The Value of AI Robots in Grocery Retail
Posted: 09/13/2021 | Author: Jim Lochner for Creatives On Call | Tags: Thought Leadership
If you haven’t rubbed elbows with a robot in the frozen food aisle yet, you probably will soon. Artificial intelligence, machine learning, and data are transforming the grocery industry. AI-driven robots help drive fulfillment in massive warehouses, while in-store bots scan store shelves daily, taking high-definition pictures of products. Machine learning algorithms then examine the images for misplaced products, out-of-stock items, incorrect labeling, and price discrepancies. With this greater visibility into their physical (and digital) shelves, grocers can ensure a smooth, seamless shopping experience for consumers in real-time.
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Robots in Warehouses
Robots are becoming more common in modern grocery warehouses, at least for the major players. Walmart’s Alphabot robotic system uses autonomous carts to retrieve ambient, refrigerated, and frozen items for online orders and delivers them to a Walmart associate who checks, bags, and delivers the final order. Kroger has also built automated grocery fulfillment warehouses where hundreds of robots, powered by Ocado, zoom around at speeds of 10–15 feet per second and use robotic grippers to pick up and transport bins of grocery items.
The use of robots in warehouse fulfillment streamlines the order process, lowers dispense times, increases accuracy, and frees associates to focus on service and selling. At the same time, the bots handles the more mundane, repeatable tasks, saving an hour of labor for every 50 items ordered.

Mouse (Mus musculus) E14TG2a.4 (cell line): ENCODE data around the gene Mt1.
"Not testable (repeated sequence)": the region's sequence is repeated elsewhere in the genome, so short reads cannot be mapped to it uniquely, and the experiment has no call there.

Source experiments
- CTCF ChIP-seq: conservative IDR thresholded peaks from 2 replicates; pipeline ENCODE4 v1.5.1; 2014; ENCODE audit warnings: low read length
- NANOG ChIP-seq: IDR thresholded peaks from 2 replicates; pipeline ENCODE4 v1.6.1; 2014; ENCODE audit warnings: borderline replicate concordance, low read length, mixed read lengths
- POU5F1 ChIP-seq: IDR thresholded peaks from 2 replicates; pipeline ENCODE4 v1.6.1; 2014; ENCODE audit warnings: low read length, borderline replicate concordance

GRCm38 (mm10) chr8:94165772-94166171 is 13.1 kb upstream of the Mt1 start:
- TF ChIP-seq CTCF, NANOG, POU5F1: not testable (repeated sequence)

Robots in the Produce Aisle
Combatting the $1.75 trillion “ghost economy”—out of stocks, inaccurate price execution, and lack of product location optimization—is a challenge for retailers, with inventory mishaps accounting for more lost revenue than theft.
Enter Simbe Robotics’s AI robot—Tally. Tally uses over a dozen high-resolution cameras to capture shelves and analyze the store environment, seamlessly scanning and tracking products and processing real-time shelf data, including inventory position, price accuracy, and promotional execution. Tally roams store aisles up to three times a day and autonomously captures on-shelf data for 15,000–30,000 products an hour, freeing up as many as 100 hours per week for store teams to focus on customers. Where manual audits usually happen once a week with 65?curacy, Tally audits 3 times a day with an average scan time of 2 hours and over 97?curacy, resulting in a 20%–30% reduction of out-of-stock items in stores.
With more shoppers moving to online grocery shopping, Tally’s location data helps in-house employees and third-party shoppers find items and fulfill orders quickly. In addition, Tally’s real-time reporting provides online platforms with up-to-date, in-store stock availability, ensuring shoppers know if the items they want are available before visiting the store.
Following a pilot program with Simbe in 2017, Schnuck Markets Inc. recently announced a multi-year rollout of Tally to all 111 Schnucks locations, becoming the first grocer in the world to employ AI-powered inventory management technology at scale.
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For many retailers, the widespread implementation of AI robots in-store is hindered by cost, lack of skilled personnel, and the trustworthiness of the data. But changing consumer behaviors underscore the need for real-time inventory information. AI-driven analytics can anticipate demand, drive sales, offer personalized promotions, improve the consumer experience, and avoid waste. Grocers should heed the cry… Tallyho!
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